As of April 9, 2018, two cases of Pertussis have been reported in Alexander County. Pertussis is known as “whooping cough” because of the “whooping” sound that someone makes when gasping for air after a fit of coughing. Coughing fits due to pertussis infection can last for up to 10 weeks or more. Pertussis can cause serious illness in people of all ages and can even be life threatening, especially in babies. Approximately half of babies less than 1 year old who get pertussis need treatment in the hospital. The Alexander County Health Department wants to remind the public of how easily this disease can spread and the importance of getting yourself and your children vaccinated.
CDC recommends pertussis vaccines for people of all ages. The most effective way to prevent pertussis is through vaccination with DTaP for babies and children and with Tdap for preteens, teens, and adults. Babies and children should get 5 doses of DTaP for maximum protection. Healthcare professionals give a dose at 2, 4, and 6 months, at 15 through 18 months, and again at 4 through 6 years. They give a booster dose of Tdap to preteens at 11 or 12 years old. Teens or adults who did not get Tdap as a preteen should get one dose.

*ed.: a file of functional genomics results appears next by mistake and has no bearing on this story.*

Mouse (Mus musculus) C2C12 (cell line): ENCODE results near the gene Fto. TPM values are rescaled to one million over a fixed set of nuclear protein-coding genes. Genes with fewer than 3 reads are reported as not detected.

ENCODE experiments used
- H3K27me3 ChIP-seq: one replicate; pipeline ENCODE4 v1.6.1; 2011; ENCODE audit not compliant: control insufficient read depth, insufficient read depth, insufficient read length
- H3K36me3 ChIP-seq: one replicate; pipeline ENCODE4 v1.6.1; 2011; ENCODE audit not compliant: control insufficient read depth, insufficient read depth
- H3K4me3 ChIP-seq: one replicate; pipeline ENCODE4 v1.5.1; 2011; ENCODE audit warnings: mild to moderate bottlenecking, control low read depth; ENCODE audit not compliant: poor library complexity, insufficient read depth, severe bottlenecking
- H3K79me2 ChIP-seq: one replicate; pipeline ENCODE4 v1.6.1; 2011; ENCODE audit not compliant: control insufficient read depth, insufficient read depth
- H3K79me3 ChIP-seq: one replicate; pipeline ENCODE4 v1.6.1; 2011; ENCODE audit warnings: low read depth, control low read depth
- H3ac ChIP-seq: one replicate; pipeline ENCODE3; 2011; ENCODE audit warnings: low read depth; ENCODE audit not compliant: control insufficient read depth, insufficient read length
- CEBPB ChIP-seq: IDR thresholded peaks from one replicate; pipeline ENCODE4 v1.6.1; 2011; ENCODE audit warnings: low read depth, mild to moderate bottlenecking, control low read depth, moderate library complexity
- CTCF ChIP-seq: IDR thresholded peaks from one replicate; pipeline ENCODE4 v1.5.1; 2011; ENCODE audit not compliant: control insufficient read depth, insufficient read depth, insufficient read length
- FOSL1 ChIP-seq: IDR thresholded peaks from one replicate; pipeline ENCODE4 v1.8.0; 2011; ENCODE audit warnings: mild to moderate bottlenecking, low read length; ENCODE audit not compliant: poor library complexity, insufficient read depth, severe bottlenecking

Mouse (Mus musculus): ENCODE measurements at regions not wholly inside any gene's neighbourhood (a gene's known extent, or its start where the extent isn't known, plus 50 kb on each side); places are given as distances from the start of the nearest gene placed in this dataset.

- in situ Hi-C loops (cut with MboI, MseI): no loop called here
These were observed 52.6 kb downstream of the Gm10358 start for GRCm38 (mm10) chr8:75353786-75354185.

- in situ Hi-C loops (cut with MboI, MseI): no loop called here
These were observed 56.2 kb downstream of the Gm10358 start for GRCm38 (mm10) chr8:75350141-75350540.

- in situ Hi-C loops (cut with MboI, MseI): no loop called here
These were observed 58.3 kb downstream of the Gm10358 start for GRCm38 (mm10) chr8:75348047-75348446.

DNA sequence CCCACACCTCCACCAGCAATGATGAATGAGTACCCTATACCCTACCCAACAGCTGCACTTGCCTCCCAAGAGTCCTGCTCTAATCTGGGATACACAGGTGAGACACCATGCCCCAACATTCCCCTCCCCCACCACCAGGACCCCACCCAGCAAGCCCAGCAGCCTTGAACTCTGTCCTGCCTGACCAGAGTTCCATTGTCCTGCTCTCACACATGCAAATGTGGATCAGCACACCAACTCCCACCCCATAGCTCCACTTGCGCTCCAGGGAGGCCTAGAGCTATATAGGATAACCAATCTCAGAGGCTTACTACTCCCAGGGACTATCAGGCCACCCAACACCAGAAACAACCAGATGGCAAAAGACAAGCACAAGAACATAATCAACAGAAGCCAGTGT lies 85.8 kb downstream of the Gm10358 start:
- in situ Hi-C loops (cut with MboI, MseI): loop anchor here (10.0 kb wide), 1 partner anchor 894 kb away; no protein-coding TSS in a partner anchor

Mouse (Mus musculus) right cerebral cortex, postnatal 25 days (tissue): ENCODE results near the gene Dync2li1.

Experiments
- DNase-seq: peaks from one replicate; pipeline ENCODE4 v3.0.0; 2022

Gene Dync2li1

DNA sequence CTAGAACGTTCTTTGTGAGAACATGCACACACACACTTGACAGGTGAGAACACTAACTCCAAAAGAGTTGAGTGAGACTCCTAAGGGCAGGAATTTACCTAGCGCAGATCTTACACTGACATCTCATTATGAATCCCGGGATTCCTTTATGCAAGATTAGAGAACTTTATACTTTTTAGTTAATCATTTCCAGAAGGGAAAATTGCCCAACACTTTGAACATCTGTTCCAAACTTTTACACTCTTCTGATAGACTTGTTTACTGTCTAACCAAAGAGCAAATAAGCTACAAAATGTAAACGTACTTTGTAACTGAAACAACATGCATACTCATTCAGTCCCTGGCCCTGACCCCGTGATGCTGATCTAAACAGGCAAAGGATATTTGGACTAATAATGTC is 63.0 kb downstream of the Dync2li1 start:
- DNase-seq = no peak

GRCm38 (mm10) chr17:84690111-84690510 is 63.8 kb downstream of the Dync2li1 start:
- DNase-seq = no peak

Vaccinated children and adults can become infected with and spread pertussis; however, disease is typically much less serious in vaccinated people. Getting Tdap is especially important for pregnant women during the third trimester of each pregnancy. It is also important that those who care for babies are up-to-date with pertussis vaccination. You can get the Tdap booster dose no matter when you got your last regular tetanus and diphtheria booster shot (Td). Also, you need to get Tdap even if you got pertussis vaccines as a child or have been sick with pertussis in the past.
Pertussis spreads easily from person to person through coughing and sneezing. A person with pertussis can infect up to 12 to 15 other people. That is why being up-to-date with pertussis vaccines and practicing good cough and sneeze etiquette are so important (such as sneezing or coughing into your elbow and regularly washing your hands). Clinicians generally treat pertussis with antibiotics, which are used to control symptoms and to prevent infected people from spreading the disease.
DTaP and Tdap vaccinations are provided at the Alexander County Health Department. Immunization Clinic hours are Tuesdays and Wednesdays, 1:00-4:30 p.m., and Fridays, 8:30 a.m.- 12:00 p.m.